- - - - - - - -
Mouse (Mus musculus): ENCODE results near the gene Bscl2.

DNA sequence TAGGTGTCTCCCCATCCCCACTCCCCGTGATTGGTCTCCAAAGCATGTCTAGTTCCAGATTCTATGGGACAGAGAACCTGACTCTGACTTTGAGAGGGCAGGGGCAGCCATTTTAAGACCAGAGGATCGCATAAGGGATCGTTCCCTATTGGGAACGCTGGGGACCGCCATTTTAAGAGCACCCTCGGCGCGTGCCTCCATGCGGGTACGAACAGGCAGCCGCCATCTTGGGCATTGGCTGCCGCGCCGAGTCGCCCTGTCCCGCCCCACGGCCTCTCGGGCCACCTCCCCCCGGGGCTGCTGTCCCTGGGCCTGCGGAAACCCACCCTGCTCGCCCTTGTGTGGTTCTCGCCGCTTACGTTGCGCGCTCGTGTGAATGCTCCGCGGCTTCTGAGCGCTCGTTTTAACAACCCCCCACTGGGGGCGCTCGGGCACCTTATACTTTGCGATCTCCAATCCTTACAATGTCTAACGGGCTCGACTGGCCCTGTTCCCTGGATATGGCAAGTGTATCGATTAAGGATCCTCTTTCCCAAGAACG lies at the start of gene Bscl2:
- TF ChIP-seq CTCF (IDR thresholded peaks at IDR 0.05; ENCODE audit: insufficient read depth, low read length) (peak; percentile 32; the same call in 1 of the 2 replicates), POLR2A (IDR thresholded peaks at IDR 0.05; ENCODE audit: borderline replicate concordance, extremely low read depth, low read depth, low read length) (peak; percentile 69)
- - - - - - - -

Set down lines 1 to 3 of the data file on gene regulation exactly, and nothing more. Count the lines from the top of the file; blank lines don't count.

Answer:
Mouse (Mus musculus): ENCODE results near the gene Bscl2.

DNA sequence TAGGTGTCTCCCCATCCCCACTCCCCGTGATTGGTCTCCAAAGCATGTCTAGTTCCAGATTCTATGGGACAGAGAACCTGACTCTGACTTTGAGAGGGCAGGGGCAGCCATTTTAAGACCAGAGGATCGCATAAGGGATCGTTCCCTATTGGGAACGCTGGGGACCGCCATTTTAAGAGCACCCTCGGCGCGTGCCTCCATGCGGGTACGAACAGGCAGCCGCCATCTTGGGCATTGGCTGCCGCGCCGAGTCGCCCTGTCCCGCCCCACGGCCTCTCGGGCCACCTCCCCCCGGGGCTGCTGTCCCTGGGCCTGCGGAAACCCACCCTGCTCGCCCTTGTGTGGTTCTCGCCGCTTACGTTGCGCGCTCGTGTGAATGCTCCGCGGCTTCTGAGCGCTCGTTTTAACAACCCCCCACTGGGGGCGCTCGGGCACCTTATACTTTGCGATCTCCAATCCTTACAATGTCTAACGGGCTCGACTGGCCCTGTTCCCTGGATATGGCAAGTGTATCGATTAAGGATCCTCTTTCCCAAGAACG lies at the start of gene Bscl2:
- TF ChIP-seq CTCF (IDR thresholded peaks at IDR 0.05; ENCODE audit: insufficient read depth, low read length) (peak; percentile 32; the same call in 1 of the 2 replicates), POLR2A (IDR thresholded peaks at IDR 0.05; ENCODE audit: borderline replicate concordance, extremely low read depth, low read depth, low read length) (peak; percentile 69)